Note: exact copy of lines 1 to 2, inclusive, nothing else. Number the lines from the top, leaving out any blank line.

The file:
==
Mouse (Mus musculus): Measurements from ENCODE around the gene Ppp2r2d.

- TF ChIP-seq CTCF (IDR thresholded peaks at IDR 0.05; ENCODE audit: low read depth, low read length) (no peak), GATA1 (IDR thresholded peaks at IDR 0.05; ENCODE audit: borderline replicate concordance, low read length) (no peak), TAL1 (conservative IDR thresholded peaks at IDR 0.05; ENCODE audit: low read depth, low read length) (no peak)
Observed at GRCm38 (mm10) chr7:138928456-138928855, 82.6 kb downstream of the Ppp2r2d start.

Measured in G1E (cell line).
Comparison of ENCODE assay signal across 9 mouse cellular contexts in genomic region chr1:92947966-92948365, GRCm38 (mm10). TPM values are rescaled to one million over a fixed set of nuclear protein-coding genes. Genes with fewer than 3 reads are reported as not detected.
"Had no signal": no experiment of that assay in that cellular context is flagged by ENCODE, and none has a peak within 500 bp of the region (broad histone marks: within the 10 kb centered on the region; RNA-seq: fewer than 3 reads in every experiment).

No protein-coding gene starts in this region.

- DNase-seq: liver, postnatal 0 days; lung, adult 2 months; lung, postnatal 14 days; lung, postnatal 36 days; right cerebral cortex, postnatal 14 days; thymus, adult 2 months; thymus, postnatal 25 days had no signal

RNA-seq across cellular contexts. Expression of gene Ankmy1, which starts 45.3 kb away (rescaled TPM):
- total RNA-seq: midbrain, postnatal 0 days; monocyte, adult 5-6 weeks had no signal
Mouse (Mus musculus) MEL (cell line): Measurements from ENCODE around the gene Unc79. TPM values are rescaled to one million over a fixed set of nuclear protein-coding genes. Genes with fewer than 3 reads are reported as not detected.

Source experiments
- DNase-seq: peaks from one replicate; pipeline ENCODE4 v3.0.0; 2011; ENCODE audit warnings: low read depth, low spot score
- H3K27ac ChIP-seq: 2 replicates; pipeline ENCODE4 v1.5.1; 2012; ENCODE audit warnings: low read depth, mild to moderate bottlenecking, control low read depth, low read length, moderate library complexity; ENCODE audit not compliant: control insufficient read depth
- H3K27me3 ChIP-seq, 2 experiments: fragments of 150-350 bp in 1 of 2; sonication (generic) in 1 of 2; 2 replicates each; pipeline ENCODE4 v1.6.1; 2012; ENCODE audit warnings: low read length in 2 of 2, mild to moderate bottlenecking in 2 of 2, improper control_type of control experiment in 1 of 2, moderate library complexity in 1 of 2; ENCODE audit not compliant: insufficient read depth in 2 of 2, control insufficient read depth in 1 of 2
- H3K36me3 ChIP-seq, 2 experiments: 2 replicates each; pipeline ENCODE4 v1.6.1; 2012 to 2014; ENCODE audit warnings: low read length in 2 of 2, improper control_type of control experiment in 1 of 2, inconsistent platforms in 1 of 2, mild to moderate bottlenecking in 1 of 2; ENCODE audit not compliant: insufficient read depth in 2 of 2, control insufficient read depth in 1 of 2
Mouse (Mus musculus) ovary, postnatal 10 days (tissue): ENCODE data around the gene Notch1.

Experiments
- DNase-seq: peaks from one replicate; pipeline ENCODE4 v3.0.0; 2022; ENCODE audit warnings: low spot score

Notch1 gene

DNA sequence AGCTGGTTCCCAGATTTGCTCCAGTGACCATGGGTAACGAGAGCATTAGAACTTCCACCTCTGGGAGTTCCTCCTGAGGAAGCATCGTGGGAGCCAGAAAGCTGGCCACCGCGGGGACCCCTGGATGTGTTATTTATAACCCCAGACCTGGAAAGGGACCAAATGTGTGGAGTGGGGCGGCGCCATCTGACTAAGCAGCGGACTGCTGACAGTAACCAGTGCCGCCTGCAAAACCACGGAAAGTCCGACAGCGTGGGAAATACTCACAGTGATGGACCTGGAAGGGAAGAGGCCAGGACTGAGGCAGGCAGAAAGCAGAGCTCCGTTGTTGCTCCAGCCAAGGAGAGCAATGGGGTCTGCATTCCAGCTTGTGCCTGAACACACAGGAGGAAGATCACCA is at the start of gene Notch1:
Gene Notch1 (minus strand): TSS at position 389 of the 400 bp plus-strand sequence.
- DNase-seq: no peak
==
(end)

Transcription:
Mouse (Mus musculus): Measurements from ENCODE around the gene Ppp2r2d.

- TF ChIP-seq CTCF (IDR thresholded peaks at IDR 0.05; ENCODE audit: low read depth, low read length) (no peak), GATA1 (IDR thresholded peaks at IDR 0.05; ENCODE audit: borderline replicate concordance, low read length) (no peak), TAL1 (conservative IDR thresholded peaks at IDR 0.05; ENCODE audit: low read depth, low read length) (no peak)